On the Evolution of Work Systems in the Digital Economy
Transition from Military to Civilian Life [Infographic]
The following content, provided by Circa Interactive, was approved by me. The integration of military personnel into the civilian workforce is an important matter and so I share this in recognition of the United States’ Air Force’s birthday, today, September 18th, 2017.
Today is the United States’ Air Force Birthday. This day is meant for celebrating this branch of military and the brave work they do for our country, but it is also a prime opportunity to take a look at what needs to be done to help these soldiers make a successful transition from active military to civilian life.
The need to ease that transition is as relevant as ever today — in 2015, there were approximately 1.46 million active U.S. military personnel. According to a survey conducted by the Pew Research Center, up to 27 percent of veterans experience considerable difficulties when returning to the workforce. The proportion is much higher for veterans who served in the military in the ten years following the 9/11 attacks. So what can be done to make a transition from active military to civilian life successful?
What Skills Do Veterans Bring Back into Civilian Life?
Veterans entering the workforce, return with many skills from their training and experience. These skills include:
- Leadership development
- Culturally experienced
- Global outlook
- Specialized advanced training
- Clear-headedness under pressure
- In-depth understanding of planning
- Ability to conform to rules and structure
- Ability to lead a team or work as part of one
To add to these skills, a recent study found that employers believe veterans are hard working, dependable, flexible, able to work in fast-paced environments, and experienced. With all of these attractive skills, veterans just need to know how to market themselves as well as where to look for help.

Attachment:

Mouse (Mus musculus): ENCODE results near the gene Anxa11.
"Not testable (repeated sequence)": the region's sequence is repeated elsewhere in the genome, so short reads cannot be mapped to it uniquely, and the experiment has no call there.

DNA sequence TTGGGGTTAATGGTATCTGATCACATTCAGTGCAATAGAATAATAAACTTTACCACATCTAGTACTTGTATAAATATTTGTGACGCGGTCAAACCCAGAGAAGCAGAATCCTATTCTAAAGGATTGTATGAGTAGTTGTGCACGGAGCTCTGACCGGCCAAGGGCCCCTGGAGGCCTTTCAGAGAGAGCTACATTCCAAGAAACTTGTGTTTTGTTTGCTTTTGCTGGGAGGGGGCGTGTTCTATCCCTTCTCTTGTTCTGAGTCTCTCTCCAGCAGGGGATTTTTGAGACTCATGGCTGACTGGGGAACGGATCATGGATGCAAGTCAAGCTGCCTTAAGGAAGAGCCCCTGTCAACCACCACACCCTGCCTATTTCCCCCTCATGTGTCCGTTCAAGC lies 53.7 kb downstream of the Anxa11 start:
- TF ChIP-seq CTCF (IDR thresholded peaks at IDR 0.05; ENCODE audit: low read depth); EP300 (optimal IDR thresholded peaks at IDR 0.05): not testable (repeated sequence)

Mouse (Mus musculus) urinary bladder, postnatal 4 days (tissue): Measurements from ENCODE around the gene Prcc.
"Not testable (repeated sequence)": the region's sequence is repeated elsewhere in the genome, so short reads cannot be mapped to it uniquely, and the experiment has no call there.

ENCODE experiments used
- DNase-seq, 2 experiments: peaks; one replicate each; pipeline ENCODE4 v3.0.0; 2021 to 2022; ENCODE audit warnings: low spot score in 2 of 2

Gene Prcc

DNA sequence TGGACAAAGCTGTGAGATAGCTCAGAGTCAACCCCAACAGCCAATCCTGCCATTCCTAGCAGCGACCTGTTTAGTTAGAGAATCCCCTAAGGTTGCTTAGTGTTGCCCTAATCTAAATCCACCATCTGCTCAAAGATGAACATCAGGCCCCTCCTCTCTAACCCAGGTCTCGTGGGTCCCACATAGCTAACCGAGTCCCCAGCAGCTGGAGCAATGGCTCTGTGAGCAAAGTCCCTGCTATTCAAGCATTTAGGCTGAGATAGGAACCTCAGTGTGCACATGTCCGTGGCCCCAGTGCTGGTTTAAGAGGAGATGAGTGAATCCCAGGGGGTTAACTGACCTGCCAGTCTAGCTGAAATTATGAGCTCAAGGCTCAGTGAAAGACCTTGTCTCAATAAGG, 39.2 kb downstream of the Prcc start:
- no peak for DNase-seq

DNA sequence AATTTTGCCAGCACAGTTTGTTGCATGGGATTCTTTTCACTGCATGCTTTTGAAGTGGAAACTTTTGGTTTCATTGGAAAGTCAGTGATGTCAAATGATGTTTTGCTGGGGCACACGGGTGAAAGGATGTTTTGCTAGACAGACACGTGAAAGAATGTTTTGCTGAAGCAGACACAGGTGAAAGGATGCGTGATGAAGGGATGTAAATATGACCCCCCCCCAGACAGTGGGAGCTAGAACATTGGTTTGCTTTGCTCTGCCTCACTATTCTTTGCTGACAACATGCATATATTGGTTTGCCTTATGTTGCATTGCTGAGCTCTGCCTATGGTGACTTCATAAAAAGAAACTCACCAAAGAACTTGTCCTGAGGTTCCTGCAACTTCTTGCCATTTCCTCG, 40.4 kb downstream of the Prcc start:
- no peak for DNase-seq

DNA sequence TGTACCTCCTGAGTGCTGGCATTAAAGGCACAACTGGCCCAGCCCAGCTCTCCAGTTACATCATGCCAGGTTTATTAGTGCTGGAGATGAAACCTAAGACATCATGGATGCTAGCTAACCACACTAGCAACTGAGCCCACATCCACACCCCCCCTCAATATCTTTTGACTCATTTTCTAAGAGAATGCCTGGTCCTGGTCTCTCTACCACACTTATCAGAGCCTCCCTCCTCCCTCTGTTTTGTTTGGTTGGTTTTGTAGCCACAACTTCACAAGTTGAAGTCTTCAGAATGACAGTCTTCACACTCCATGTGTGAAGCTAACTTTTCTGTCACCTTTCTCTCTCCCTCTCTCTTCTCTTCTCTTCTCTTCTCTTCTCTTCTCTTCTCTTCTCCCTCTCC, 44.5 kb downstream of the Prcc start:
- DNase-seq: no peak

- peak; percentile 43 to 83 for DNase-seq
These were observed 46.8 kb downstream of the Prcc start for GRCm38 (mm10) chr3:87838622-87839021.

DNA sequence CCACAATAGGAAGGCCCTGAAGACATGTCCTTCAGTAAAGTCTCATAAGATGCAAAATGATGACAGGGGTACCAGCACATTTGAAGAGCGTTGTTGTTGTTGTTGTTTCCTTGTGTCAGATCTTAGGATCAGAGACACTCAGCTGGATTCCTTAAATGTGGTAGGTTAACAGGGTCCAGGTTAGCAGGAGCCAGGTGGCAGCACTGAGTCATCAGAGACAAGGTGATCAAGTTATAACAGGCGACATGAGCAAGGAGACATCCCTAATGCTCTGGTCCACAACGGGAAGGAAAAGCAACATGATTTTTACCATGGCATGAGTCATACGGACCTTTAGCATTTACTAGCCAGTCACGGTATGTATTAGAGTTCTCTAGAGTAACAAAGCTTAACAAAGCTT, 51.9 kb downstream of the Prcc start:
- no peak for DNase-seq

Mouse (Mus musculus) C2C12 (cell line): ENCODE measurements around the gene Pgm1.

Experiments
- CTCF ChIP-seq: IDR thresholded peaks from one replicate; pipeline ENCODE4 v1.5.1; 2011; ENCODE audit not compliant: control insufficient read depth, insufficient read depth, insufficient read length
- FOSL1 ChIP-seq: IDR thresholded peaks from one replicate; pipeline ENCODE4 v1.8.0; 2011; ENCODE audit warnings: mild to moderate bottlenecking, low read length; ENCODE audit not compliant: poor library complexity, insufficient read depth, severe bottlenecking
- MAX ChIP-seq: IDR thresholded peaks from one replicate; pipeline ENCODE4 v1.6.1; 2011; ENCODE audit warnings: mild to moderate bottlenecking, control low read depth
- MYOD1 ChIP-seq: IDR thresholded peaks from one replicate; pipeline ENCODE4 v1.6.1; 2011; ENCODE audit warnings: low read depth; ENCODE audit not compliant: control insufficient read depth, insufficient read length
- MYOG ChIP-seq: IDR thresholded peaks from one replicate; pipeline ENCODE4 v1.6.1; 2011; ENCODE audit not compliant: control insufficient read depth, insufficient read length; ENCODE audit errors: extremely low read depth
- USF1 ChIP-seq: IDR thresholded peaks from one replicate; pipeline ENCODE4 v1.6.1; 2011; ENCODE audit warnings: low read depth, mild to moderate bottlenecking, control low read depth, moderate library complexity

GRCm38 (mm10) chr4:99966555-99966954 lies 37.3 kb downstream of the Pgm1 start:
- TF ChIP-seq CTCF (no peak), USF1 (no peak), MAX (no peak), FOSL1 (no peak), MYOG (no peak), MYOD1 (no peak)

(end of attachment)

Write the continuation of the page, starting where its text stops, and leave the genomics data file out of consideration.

What Are the Next Steps for Veterans to Get Hired?
Continuing one’s education can help add structure to a veteran’s transition. There are various programs in existence to help veterans gain access to such opportunities like the VA GI Bill, DoD off-duty Voluntary Education Programs, and more.
Whether or not a veteran chooses to earn a degree, there are also government programs to assist with finding a job.
- Transition Assistance Program
- Employer Support for the Guard and Reserve
- Veterans’ Employment and Training Service
- Veteran Jobs Mission
- Wounded Warrior Project
How Can You Help?
Organizations can create an ideal environment for veterans by adopting a culture that allows personnel to feel comfortable talking about challenges they face in the workplace. This includes discussing matters that affect performance and productivity. Former service members may contend with physical disabilities, mental health concerns and other personal issues, which have a bearing on overall performance.
Human resource professionals and business managers should play a proactive part in helping veterans cope. It is important to leverage the available resources aimed at supporting employees. These include the human resource office, financial counseling, Employee Assistance Program (EAP) and more.
Employees must be informed of these options. Providing a broader selection of resources allows individuals to find the ideal support that satisfies specific needs. The list can be given to employees during the on-boarding process or integrated into the procedures and policies manual. Alternatively, it can be posted on the company website to ensure ease of access.
To learn more about how to make a transition from active military to civilian life successful, check out the graphic created by Norwich University below.